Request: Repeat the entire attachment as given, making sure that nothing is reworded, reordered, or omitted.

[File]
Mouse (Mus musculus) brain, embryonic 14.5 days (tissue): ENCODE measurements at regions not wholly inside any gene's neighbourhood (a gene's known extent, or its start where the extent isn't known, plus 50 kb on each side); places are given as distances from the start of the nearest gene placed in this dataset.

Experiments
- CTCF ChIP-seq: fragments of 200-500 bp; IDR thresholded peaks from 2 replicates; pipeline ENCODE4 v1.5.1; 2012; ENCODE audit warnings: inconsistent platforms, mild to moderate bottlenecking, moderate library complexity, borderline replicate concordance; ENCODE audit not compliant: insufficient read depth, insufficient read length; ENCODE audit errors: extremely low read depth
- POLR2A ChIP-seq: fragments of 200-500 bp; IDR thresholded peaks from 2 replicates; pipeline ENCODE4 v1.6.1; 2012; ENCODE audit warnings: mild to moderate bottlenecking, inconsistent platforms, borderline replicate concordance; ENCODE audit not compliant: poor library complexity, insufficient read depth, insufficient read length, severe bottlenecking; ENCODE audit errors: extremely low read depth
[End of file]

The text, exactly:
Mouse (Mus musculus) brain, embryonic 14.5 days (tissue): ENCODE measurements at regions not wholly inside any gene's neighbourhood (a gene's known extent, or its start where the extent isn't known, plus 50 kb on each side); places are given as distances from the start of the nearest gene placed in this dataset.

Experiments
- CTCF ChIP-seq: fragments of 200-500 bp; IDR thresholded peaks from 2 replicates; pipeline ENCODE4 v1.5.1; 2012; ENCODE audit warnings: inconsistent platforms, mild to moderate bottlenecking, moderate library complexity, borderline replicate concordance; ENCODE audit not compliant: insufficient read depth, insufficient read length; ENCODE audit errors: extremely low read depth
- POLR2A ChIP-seq: fragments of 200-500 bp; IDR thresholded peaks from 2 replicates; pipeline ENCODE4 v1.6.1; 2012; ENCODE audit warnings: mild to moderate bottlenecking, inconsistent platforms, borderline replicate concordance; ENCODE audit not compliant: poor library complexity, insufficient read depth, insufficient read length, severe bottlenecking; ENCODE audit errors: extremely low read depth